Rules To Follow If You Want To "Look The Part" At An Italian Restaurant


Italian restaurants in the U.S. tend to be friendly places where the servers and hosts treat you almost like family. Nobody is going to be too offended if you don't completely adhere to the strictest of etiquette rules. However, there is something to be said for fitting in and looking the part. If you want to look like you know what you're doing at an Italian restaurant, here are a few rules to follow.

Never cut the pasta.

Long pasta noodles, like spaghetti and linguine, are meant to be twirled on a fork and eaten in their entirely. Cutting them is definitely a faux pas. If you're not amazing at twirling your pasta onto a fork, just do your best — it's better to be a little sloppy than to slice the spaghetti.

Let the host eat first.

If you are dining with a group, the person who invited everyone to dinner (in other words, the host) should be the first one to take a bite. If they are really experienced with Italian dining, they may announce "bon appetit" as they gesture with their fork, telling you all that it's time to eat.

Don't ask for butter.

Italians don't butter their bread. They either use it to soak up the extra sauce from the dish they are eating, or they dip it in olive oil. If olive oil is provided, definitely give this a try — you might not go back to using butter at home. The exception is if the restaurant serves a compound butter for you to spread on the bread. This is becoming more modern in Italian-American restaurants. 

Ask for the check.

In many Italian restaurants, if you sit and just wait for them to bring you the check, it may never come. Italians do not like to rush anything when it comes to food, and bringing you the check may be seen as a sign they're trying to get you to leave. Take your time, and ask for the check when you're ready.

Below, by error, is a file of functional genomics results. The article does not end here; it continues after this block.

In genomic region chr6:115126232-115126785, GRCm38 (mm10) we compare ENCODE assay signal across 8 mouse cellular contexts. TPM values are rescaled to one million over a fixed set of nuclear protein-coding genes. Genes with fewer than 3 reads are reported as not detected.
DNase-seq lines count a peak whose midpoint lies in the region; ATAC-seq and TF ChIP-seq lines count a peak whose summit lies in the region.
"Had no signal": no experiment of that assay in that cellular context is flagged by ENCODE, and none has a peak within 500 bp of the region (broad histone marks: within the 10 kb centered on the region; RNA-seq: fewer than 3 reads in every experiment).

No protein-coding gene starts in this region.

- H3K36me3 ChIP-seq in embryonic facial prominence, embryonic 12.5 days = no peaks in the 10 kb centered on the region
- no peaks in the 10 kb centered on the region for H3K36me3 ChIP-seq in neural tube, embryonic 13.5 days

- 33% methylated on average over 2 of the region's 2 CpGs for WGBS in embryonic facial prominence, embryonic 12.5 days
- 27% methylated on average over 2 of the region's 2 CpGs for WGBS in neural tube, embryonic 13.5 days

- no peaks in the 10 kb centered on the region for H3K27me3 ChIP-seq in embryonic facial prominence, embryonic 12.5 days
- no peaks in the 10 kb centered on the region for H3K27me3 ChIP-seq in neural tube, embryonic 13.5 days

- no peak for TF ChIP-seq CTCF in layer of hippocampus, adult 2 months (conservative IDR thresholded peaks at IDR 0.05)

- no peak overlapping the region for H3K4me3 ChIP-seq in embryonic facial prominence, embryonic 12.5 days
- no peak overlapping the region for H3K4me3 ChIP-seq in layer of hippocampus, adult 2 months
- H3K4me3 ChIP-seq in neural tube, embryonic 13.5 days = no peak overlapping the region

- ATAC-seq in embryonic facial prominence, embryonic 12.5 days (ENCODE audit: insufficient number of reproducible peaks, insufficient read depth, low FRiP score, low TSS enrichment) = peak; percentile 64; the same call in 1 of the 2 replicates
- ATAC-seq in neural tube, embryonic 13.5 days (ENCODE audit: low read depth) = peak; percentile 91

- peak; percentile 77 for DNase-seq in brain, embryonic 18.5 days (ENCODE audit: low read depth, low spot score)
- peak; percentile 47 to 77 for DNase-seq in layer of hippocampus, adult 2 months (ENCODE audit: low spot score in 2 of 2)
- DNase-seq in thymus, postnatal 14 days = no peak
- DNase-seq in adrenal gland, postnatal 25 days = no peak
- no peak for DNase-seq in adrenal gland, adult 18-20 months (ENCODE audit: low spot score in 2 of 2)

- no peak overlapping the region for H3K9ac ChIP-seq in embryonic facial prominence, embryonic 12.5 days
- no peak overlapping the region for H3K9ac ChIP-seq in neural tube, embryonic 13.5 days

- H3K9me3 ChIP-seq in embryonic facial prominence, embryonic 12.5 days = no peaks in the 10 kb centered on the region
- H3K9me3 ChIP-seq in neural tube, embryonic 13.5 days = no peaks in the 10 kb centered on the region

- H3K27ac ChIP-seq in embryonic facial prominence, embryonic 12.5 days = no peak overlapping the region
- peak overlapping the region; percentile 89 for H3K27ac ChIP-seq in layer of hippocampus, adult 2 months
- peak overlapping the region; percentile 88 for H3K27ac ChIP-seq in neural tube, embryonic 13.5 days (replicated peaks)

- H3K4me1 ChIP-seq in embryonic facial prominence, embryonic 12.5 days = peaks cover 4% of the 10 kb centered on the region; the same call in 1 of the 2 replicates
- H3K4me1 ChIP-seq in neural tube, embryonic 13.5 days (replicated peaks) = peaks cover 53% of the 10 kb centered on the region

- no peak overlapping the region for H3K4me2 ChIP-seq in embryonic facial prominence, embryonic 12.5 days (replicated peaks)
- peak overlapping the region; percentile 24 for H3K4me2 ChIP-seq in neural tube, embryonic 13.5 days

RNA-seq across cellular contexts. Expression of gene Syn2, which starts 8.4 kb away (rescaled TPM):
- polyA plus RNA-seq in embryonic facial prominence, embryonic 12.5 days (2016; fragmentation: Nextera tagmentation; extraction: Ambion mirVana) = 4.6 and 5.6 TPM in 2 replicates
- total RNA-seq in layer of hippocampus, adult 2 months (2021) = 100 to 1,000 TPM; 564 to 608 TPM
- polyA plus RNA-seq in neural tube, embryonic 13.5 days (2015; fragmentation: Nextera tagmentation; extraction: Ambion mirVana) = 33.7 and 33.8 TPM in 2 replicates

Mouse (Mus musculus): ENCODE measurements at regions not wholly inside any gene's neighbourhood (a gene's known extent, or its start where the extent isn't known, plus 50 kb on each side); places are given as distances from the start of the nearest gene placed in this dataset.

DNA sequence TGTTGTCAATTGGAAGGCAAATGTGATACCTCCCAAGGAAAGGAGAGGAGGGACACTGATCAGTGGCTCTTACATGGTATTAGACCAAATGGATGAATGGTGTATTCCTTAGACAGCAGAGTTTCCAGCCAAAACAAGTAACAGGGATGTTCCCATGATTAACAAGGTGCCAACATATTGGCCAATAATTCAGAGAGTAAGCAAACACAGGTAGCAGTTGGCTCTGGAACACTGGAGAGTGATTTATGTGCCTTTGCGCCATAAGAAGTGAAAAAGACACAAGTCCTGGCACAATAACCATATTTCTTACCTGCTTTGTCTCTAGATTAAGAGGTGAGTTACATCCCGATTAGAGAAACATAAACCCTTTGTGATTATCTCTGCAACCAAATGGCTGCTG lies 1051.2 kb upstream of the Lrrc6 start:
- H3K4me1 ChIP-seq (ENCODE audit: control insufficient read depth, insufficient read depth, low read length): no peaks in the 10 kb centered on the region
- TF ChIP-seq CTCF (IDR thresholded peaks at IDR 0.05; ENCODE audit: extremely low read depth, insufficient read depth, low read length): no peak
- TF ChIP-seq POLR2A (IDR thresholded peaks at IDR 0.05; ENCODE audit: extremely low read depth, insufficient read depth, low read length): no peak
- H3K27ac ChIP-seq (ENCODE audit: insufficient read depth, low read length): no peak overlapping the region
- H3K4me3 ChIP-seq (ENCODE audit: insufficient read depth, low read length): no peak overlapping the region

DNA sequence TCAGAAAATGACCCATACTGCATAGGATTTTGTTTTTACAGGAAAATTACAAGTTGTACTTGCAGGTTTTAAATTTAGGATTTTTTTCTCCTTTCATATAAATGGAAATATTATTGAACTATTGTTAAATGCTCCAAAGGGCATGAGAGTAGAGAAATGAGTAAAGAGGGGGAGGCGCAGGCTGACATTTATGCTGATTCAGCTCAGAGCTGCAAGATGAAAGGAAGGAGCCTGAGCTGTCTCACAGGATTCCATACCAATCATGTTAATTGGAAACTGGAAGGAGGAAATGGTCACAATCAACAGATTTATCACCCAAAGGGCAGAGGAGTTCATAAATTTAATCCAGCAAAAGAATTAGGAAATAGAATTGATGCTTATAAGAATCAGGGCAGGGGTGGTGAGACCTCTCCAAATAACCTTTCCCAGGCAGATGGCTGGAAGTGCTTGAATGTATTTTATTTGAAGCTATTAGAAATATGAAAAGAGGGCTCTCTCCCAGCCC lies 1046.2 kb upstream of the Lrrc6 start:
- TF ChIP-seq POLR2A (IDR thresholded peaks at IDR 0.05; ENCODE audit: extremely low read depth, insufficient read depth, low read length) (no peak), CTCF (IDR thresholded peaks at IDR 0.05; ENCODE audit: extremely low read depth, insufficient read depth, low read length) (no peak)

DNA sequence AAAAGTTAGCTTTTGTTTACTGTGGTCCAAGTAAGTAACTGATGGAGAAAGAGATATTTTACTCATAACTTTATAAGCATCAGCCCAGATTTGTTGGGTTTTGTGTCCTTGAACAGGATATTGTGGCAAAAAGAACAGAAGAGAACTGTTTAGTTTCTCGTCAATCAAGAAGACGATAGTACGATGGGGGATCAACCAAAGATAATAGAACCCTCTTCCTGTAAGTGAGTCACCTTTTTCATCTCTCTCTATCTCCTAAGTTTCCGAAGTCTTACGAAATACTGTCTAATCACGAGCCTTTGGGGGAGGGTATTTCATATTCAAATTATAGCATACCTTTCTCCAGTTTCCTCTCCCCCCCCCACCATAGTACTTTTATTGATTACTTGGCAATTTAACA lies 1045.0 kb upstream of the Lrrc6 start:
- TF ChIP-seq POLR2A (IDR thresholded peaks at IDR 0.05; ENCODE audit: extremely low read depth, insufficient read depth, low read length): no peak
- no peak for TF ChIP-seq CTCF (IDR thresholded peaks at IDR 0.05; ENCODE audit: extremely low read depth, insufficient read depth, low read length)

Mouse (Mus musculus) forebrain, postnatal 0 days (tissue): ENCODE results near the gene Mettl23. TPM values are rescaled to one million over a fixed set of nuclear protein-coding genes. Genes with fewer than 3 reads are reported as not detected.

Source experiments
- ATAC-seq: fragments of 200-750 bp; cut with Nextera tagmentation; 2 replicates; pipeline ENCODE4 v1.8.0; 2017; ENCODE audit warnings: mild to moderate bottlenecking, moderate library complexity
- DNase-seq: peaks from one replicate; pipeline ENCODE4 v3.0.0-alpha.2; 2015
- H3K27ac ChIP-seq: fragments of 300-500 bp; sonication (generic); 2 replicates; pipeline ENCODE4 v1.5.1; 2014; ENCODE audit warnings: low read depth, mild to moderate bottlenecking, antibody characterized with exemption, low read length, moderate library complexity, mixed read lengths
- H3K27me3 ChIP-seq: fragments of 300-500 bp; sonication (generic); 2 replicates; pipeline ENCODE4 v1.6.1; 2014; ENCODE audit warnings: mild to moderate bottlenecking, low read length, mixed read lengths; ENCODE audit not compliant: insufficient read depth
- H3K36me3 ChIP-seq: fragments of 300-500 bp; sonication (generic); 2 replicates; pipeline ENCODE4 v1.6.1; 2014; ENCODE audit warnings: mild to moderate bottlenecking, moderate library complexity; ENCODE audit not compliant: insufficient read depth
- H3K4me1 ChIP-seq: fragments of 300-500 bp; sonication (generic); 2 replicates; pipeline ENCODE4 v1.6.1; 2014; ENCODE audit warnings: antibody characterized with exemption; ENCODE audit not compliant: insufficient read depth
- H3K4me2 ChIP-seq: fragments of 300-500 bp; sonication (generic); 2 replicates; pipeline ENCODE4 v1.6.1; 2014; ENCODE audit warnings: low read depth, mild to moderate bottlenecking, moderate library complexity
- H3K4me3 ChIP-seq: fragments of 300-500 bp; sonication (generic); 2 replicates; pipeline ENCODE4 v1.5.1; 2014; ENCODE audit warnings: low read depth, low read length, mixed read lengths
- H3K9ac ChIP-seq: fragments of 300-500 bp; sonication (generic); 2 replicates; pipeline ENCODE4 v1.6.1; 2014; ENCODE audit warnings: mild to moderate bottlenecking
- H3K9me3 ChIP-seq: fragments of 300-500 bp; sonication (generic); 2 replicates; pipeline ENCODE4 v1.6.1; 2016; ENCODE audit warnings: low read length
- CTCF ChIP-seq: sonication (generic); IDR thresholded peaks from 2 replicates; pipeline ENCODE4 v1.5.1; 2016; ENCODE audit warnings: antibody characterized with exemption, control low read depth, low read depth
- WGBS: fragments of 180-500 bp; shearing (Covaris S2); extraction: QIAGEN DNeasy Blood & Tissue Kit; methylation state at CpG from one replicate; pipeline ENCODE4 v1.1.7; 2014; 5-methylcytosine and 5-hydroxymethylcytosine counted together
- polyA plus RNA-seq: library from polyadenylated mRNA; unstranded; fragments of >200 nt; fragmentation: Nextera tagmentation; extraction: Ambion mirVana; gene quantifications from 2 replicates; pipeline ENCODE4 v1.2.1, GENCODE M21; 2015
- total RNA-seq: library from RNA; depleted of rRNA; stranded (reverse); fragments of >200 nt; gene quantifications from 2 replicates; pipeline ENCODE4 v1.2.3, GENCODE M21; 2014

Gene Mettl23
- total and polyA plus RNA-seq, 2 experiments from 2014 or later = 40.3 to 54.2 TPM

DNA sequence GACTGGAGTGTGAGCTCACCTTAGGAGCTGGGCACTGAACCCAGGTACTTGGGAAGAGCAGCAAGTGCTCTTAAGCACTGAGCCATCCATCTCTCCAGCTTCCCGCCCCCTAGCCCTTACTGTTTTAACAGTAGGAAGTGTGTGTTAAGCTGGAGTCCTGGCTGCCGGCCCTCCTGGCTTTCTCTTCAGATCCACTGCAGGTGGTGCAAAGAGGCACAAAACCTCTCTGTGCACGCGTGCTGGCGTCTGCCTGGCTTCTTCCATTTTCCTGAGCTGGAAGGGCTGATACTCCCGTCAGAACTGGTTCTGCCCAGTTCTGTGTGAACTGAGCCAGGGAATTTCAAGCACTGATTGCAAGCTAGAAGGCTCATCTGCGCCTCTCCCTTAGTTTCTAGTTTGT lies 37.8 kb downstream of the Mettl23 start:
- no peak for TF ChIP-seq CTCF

Pour wine for your neighbor.

If you order a bottle of wine, never fill up your own glass without first filling up your neighbor's glass. This is just considered a friendly gesture and is pretty ubiquitous in Italian culture. 

If you adhere to these guidelines when visiting an Italian restaurant, you will appear polite and knowledgeable, which is likely to result in even better service from the hosts and other staff.

For more information, contact companies like Tony & Joe's Pizzeria.


27 October 2019

Enjoying New Restaurants

As soon as I started traveling a lot for work, I realized that I was going to be eating out--a lot. Instead of just visiting the same old fast-food restaurants that I had grown up with, I decided that it would be great to explore exciting new restaurants. I started small, by going to little places that had earned high ratings, and then I worked my way up to some of the more fancy establishments in the area. It was really great to see what I was able to find, and I was super pleased to explore so many new kinds of foods. Check out this blog for tips on enjoying new restaurants.